Over the last couple months of construction coverage, we’ve featured plenty of megaprojects that dominate the Manhattan skyline. We’ve written about One Vanderbilt, the World Trade Center, Manhattan West and Hudson Yards more times than we can count. But this time around we wanted to showcase a handful of the city’s more interesting and less covered projects—one per borough.
We chose five developments, a mix of residential and commercial, and they are all located in areas flush with development: Long Island City, Queens, St. George, Staten Island, Downtown Brooklyn, the Mott Haven section of the South Bronx and Times Square.
Queens Plaza Park
The Durst Organization is developing one of the tallest buildings in Queens, and it has largely flown under the radar so far. Slated to rise 710 feet and 63 stories near Queensboro Plaza, the skyscraper under construction at 29-37 41st Avenue in Long Island City will hold 958 apartments, 300 of which will be affordable. The 978,000-square-foot tower will include a 20,000-square-foot gym (for the public), a library for tenants, an outdoor pool, a coworking space, a children’s playroom and a demonstration kitchen. Handel Architects is handling the design of the project. The development will also incorporate the landmarked adjacent Clock Tower Building, an 11-story, 1927 commercial property that’s being renovated into 50,000 square feet of office and retail space. A half-acre public park will front the new tower, which Durst aims to build to LEED standards. Foundation work for the tower is 80 percent complete, and the superstructure will begin to rise above ground level in January, per a Durst spokesman.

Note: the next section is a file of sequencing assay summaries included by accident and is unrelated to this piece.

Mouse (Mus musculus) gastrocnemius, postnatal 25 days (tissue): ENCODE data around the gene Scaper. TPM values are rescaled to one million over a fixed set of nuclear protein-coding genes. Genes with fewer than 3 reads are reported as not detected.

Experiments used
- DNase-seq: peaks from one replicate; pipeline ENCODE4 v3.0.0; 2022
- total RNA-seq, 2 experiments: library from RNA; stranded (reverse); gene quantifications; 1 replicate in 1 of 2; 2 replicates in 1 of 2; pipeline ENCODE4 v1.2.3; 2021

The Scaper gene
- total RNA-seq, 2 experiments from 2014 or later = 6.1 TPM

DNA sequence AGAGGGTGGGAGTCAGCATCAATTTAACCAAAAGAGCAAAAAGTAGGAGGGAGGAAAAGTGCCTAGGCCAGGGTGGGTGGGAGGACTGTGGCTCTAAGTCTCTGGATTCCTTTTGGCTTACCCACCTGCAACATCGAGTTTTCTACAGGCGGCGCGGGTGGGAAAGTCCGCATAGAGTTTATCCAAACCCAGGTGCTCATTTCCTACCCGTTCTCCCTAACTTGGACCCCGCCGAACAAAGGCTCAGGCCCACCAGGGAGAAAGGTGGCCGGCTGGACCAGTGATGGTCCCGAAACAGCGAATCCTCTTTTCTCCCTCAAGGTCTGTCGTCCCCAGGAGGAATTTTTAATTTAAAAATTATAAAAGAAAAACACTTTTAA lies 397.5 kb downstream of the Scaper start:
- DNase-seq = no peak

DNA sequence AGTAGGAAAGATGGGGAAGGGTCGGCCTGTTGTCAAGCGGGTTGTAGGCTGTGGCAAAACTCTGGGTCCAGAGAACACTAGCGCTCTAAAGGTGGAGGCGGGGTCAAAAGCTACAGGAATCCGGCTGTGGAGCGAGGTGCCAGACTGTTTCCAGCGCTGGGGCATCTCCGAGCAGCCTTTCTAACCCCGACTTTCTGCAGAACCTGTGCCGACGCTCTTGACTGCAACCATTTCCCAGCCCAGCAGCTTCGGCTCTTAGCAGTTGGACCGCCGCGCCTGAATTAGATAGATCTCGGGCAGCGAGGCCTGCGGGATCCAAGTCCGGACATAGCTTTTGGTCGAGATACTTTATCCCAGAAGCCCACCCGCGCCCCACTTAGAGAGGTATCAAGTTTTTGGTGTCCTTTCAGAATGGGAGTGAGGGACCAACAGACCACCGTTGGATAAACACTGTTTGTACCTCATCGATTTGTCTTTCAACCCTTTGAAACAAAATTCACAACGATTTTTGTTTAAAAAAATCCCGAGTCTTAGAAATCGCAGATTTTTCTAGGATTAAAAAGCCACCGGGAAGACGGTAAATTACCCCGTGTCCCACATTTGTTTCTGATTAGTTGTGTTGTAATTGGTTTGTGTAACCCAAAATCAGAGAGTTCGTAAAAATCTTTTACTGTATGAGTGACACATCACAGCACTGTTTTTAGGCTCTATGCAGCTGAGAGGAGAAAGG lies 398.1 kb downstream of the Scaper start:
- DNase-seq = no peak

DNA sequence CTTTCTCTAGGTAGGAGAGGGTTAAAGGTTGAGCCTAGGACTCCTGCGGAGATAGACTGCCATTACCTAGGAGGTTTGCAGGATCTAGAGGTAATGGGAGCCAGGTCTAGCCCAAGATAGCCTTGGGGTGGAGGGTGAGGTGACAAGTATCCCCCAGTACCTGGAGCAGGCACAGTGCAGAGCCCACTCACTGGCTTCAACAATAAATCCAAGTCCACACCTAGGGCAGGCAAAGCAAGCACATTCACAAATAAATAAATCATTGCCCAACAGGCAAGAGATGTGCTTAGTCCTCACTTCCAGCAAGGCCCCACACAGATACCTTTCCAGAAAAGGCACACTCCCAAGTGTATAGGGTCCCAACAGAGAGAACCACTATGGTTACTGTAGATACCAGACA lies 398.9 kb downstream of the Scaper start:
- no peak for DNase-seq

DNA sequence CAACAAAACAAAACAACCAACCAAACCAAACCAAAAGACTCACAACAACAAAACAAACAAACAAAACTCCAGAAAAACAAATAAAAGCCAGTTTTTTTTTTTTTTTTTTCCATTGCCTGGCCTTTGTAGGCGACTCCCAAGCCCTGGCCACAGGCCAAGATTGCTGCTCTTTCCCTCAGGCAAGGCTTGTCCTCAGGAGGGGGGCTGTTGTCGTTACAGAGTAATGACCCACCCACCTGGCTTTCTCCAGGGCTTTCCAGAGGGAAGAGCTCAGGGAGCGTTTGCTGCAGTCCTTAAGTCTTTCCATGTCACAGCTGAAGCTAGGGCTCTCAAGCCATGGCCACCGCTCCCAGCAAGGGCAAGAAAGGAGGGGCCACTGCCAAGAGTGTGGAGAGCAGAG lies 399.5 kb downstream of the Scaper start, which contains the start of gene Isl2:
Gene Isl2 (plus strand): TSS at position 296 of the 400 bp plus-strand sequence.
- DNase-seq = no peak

11 Hoyt and The Wheeler
Tishman Speyer made a big play for Downtown Brooklyn when it purchased the top six floors of Macy’s Art Deco office building called The Wheeler and a neighboring parking garage for $170 million in 2015. Now it’s in the midst of constructing a new 10-story office building on top of Macy’s existing four-story French Mansard commercial building at 422 Fulton Street, constructed by developer Andrew Wheeler in 1870 (for whom the building is named). The new structure will be linked with two adjacent 10-story office buildings from the 1920s.